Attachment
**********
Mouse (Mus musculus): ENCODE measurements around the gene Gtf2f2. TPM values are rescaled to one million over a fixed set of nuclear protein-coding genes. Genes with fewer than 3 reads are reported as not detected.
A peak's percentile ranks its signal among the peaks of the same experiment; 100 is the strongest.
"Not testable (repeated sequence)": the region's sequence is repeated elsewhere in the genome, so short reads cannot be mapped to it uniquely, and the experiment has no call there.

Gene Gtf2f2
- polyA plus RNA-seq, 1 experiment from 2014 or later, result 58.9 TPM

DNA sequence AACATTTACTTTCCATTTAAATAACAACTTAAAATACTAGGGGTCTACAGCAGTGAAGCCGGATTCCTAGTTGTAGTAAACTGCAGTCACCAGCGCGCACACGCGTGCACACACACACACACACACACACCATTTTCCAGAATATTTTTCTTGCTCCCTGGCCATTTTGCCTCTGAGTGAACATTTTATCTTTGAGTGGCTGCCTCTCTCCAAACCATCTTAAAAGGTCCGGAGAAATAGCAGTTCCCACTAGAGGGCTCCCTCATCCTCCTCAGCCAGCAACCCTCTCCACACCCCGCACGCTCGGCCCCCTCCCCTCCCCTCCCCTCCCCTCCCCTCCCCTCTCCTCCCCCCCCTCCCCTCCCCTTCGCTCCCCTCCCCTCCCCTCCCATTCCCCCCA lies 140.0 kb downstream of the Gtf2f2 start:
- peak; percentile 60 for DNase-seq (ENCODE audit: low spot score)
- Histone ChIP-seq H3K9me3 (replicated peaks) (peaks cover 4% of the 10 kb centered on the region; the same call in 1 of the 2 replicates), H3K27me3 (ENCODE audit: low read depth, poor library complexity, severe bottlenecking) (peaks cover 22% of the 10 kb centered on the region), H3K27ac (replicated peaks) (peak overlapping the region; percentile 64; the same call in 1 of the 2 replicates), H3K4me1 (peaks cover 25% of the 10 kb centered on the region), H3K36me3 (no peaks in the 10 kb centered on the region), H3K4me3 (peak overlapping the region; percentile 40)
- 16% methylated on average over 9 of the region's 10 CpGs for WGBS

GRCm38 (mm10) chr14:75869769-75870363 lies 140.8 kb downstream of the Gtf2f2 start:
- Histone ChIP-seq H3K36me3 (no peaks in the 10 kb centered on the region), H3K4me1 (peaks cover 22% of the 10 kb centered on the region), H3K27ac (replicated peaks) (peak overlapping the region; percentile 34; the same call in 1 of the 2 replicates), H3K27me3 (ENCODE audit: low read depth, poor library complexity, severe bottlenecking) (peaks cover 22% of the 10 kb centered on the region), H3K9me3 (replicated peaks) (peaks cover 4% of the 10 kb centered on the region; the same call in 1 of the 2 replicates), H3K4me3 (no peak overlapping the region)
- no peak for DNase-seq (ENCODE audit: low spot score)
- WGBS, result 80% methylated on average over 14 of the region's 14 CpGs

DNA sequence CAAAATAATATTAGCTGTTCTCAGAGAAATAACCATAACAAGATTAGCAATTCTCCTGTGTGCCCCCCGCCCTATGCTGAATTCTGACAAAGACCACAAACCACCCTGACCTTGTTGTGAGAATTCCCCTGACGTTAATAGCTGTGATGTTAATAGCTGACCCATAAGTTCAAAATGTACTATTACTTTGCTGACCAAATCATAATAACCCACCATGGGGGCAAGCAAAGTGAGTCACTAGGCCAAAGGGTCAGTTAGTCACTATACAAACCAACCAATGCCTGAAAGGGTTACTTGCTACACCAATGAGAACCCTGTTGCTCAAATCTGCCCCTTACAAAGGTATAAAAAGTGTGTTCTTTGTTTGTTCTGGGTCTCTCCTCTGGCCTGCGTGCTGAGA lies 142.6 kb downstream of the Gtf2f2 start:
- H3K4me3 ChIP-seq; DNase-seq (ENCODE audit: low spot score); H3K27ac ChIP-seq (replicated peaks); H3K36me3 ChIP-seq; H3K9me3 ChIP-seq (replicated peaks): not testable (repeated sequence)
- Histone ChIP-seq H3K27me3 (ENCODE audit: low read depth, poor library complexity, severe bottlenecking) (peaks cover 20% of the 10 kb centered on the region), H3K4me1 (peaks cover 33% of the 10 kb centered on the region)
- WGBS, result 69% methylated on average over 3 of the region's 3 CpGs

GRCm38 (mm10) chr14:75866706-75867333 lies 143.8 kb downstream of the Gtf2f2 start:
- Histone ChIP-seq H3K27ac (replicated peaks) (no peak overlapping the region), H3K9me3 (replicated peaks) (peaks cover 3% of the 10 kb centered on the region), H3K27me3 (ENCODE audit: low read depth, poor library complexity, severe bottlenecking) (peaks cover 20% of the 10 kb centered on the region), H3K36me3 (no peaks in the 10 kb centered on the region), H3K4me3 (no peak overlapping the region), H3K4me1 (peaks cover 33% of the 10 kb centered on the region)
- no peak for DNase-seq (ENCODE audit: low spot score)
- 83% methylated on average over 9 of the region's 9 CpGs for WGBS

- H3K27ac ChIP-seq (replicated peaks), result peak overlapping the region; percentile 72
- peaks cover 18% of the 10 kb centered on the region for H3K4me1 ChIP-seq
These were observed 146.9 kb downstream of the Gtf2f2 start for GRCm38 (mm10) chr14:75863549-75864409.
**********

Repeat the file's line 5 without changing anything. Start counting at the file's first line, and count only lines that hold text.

- polyA plus RNA-seq, 1 experiment from 2014 or later, result 58.9 TPM